The results of the calculation are shown in FIG. 21. In addition to the horizontal view luminance and vertical view luminance for the display assembly shown in FIG. 20, FIG. 21 also shows horizontal view luminance and vertical view luminance for the case where an optical diffuser film 61 is added to the assembly. As can be seen, the configuration including the diffuser sheet 14 provides improved on-axis luminance. Note however the horizontal view is more narrow than the vertical view. If the light bulbs were oriented in a vertical direction rather than the horizontal, this device would then have a broader horizontal view.

FIG. 20 illustrates a configuration where the optical diffuser sheet 14 has optical structures 40 on only one side, where the optical structures 40 are convex half cylinder structures arranged on the side opposite the CCFL light sources 32. The vertical and horizontal view luminance as a function of zenith angle was also calculated for the optical display assembly configurations as shown in FIGS. 22-24. In the FIG. 22, the optical structures 40 are convex half cylinder structures arranged on the side facing the CCFL light sources 32. In the FIG. 23, the optical structures 40 are concave half cylinder structures arranged on the side facing the CCFL light sources 32. In the FIG. 24, the optical structures 40 are concave half cylinder structures arranged on the side opposite the CCFL light sources 32.

FIG. 25 illustrates another configuration where the diffuser film 16 is arranged above the prism film 20, and the optical structures 40 are convex sinusoidal wave structures arranged on the side opposite the CCFL light sources 32. In the configuration of FIG. 25, the optical structures 40 are arranged in the same direction as the CCFL light sources 32 (horizontal direction), and the prisms of the prism film are arranged in a direction perpendicular (vertical direction) to the direction of the CCFL light sources 32.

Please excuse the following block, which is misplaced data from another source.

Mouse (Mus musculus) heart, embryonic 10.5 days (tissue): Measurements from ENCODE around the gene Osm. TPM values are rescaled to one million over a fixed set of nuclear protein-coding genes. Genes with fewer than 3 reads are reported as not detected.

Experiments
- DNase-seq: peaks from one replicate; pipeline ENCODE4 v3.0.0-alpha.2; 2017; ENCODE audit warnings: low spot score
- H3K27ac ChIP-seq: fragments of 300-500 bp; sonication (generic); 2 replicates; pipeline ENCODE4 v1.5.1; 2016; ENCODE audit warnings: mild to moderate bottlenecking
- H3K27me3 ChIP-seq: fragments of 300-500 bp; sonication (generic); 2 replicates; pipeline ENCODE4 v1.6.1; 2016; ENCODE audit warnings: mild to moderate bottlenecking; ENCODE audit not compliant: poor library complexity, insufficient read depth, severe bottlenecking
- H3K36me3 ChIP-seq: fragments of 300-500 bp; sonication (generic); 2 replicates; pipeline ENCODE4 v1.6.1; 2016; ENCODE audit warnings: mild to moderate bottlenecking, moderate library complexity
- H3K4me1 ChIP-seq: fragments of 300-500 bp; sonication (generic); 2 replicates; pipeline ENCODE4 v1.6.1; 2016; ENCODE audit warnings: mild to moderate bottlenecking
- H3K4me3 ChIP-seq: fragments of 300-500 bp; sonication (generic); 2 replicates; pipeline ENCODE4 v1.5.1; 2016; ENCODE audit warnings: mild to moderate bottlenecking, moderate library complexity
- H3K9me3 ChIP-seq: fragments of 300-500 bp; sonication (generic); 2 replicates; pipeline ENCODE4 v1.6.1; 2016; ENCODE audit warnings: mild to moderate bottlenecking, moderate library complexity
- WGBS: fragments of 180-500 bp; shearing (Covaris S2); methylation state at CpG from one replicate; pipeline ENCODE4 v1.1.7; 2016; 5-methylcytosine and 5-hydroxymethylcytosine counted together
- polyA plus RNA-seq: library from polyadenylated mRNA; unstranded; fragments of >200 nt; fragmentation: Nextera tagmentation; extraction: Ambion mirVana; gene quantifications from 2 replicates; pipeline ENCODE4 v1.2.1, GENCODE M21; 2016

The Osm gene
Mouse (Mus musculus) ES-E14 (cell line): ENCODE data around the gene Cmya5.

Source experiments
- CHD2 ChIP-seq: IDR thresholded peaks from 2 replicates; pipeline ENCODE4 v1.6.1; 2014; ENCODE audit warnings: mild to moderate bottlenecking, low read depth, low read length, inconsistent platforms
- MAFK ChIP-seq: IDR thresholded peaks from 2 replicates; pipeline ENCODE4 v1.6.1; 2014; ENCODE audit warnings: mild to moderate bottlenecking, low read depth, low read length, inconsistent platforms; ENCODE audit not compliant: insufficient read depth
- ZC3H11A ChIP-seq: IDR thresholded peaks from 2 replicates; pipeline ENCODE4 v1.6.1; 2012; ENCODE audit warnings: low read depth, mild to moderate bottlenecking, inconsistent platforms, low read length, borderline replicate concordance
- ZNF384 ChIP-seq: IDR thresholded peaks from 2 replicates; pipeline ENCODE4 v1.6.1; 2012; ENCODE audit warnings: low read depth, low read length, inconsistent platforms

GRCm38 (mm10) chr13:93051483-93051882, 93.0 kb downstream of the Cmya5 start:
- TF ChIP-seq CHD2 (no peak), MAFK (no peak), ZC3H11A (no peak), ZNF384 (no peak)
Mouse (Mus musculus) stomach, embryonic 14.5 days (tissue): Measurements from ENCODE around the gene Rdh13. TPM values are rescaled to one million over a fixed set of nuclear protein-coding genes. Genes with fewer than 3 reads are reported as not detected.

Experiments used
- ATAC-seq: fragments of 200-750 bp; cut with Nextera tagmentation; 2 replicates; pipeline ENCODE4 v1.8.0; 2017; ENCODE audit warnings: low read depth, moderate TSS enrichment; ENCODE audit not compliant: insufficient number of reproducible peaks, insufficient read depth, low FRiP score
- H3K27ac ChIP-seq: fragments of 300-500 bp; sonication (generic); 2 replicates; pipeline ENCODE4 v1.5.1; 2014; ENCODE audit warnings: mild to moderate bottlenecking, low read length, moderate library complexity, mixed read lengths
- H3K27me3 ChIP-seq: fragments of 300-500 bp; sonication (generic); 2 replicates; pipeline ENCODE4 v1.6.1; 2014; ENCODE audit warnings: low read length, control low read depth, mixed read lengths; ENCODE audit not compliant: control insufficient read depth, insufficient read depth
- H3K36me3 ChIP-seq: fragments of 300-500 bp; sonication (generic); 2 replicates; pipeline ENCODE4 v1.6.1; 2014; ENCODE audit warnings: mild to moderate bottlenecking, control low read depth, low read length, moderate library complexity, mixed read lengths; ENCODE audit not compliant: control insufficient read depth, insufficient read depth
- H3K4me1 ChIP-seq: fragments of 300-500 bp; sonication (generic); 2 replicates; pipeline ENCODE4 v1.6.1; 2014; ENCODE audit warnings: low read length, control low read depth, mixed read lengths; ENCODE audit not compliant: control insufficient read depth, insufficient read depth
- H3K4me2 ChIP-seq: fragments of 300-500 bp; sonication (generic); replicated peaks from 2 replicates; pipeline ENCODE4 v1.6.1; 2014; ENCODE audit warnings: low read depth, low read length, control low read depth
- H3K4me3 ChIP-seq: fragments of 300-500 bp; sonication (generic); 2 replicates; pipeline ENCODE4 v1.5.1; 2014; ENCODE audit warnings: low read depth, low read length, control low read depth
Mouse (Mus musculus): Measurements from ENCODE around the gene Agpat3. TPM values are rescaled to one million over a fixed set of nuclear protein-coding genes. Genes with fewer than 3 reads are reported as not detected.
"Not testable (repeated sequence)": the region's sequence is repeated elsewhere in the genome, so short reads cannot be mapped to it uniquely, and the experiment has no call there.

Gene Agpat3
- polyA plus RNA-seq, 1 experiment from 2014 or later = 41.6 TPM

The optical diffuser sheets 14 in FIGS. 20 and 22-25 do not have any light scattering particles, and are textured polycarbonate films.

Table 2 lists the luminance, and full width half maxima (FWHM) of both the horizontal view luminance and vertical view luminance of the arrangements of FIGS. 20 and 22-25, where FIG. 20 is convex cylinders up, FIG. 22 is convex cylinders down, FIG. 23 is concave cylinders down, FIG. 24 is concave cylinders up, and FIG. 25 is sinusoidal wave. The orientation of the optical structures 40 are in a horizontal direction, parallel to the orientation of the CCFL light sources 32. The prisms are vertical in orientation for FIGS. 20, 22, 23, 24 and 25. The diffuser film 16 in FIG. 25 has 95% transmission haze.

TABLE 2
Performance of optical display assembly configurations
HorizontalVerticalBulb
Film StackLuminanceViewViewHiding
Description(cd/m2)(FWHM)(FWHM)Power %
 8. convex21,011 ± 96 61.182.4 1.6 ± 0.6
  cylinders up
 9. convex cylinders16,215 ± 16564.398.4−4.6 ± 1.4
  down
10. concave16,391 ± 33363.197.7−9.9 ± 2.9
  cylinders down
11. concave20,130 ± 40960.897.2−0.5 ± 2.9
  cylinders up
12. sinusoidal wave17,621 ± 25358.271.4−0.0 ± 2.0

The results are shown in Table 2. The luminance shown is the on-axis luminance. Also shown in Table 2 is the full width half maxima for both the horizontal view and the vertical view.

TABLE 3
Performance of Single and Double Textured Diffuser Plates
HorizontalVertical
ViewViewBulb Hiding
Film Stack DescriptionLuminance (cd/m2)(FWHM)(FWHM)Power %
13. STDP-A9,638 ± 63139.290.1−8.2 ± 0.9
14. STDP-B9,541 ± 6613993.8−6.3 ± 1.0
15. STDP-C9,046 ± 87141.3133.1−6.4 ± 1.4
16. STDP-B + BD11,585 ± 89 79.477.8−3.0 ± 1.1
17. STDP-C + BD11,249 ± 12680.581.0−3.2 ± 1.6
18. STDP-B + BD + BD12,727 ± 98 67.467.4−1.0 ± 1.1
19. STDP-C + BD + BD12,566 ± 13569.168.6−1.5 ± 1.5
20. STDP-B + Prism14,509 ± 13296.463.3 1.5 ± 1.3
21. STDP-C + Prism13,505 ± 12798.166.4 0.8 ± 1.3